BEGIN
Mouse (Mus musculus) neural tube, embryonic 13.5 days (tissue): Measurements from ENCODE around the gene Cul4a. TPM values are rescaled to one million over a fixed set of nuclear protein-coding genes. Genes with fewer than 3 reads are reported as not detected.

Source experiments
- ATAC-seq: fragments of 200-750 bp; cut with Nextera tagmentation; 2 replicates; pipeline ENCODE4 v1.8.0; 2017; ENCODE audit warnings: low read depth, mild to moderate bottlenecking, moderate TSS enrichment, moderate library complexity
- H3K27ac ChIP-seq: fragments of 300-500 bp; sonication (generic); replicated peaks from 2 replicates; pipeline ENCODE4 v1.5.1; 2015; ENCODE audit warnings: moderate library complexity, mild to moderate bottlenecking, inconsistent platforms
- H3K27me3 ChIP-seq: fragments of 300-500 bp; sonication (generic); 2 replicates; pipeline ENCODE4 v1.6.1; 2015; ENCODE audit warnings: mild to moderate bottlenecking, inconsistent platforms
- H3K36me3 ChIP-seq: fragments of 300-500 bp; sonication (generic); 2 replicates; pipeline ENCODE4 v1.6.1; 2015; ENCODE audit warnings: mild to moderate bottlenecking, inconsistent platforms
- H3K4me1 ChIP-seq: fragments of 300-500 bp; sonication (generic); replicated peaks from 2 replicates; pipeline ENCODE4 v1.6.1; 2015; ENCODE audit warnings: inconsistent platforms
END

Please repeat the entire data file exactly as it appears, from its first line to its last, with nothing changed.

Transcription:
Mouse (Mus musculus) neural tube, embryonic 13.5 days (tissue): Measurements from ENCODE around the gene Cul4a. TPM values are rescaled to one million over a fixed set of nuclear protein-coding genes. Genes with fewer than 3 reads are reported as not detected.

Source experiments
- ATAC-seq: fragments of 200-750 bp; cut with Nextera tagmentation; 2 replicates; pipeline ENCODE4 v1.8.0; 2017; ENCODE audit warnings: low read depth, mild to moderate bottlenecking, moderate TSS enrichment, moderate library complexity
- H3K27ac ChIP-seq: fragments of 300-500 bp; sonication (generic); replicated peaks from 2 replicates; pipeline ENCODE4 v1.5.1; 2015; ENCODE audit warnings: moderate library complexity, mild to moderate bottlenecking, inconsistent platforms
- H3K27me3 ChIP-seq: fragments of 300-500 bp; sonication (generic); 2 replicates; pipeline ENCODE4 v1.6.1; 2015; ENCODE audit warnings: mild to moderate bottlenecking, inconsistent platforms
- H3K36me3 ChIP-seq: fragments of 300-500 bp; sonication (generic); 2 replicates; pipeline ENCODE4 v1.6.1; 2015; ENCODE audit warnings: mild to moderate bottlenecking, inconsistent platforms
- H3K4me1 ChIP-seq: fragments of 300-500 bp; sonication (generic); replicated peaks from 2 replicates; pipeline ENCODE4 v1.6.1; 2015; ENCODE audit warnings: inconsistent platforms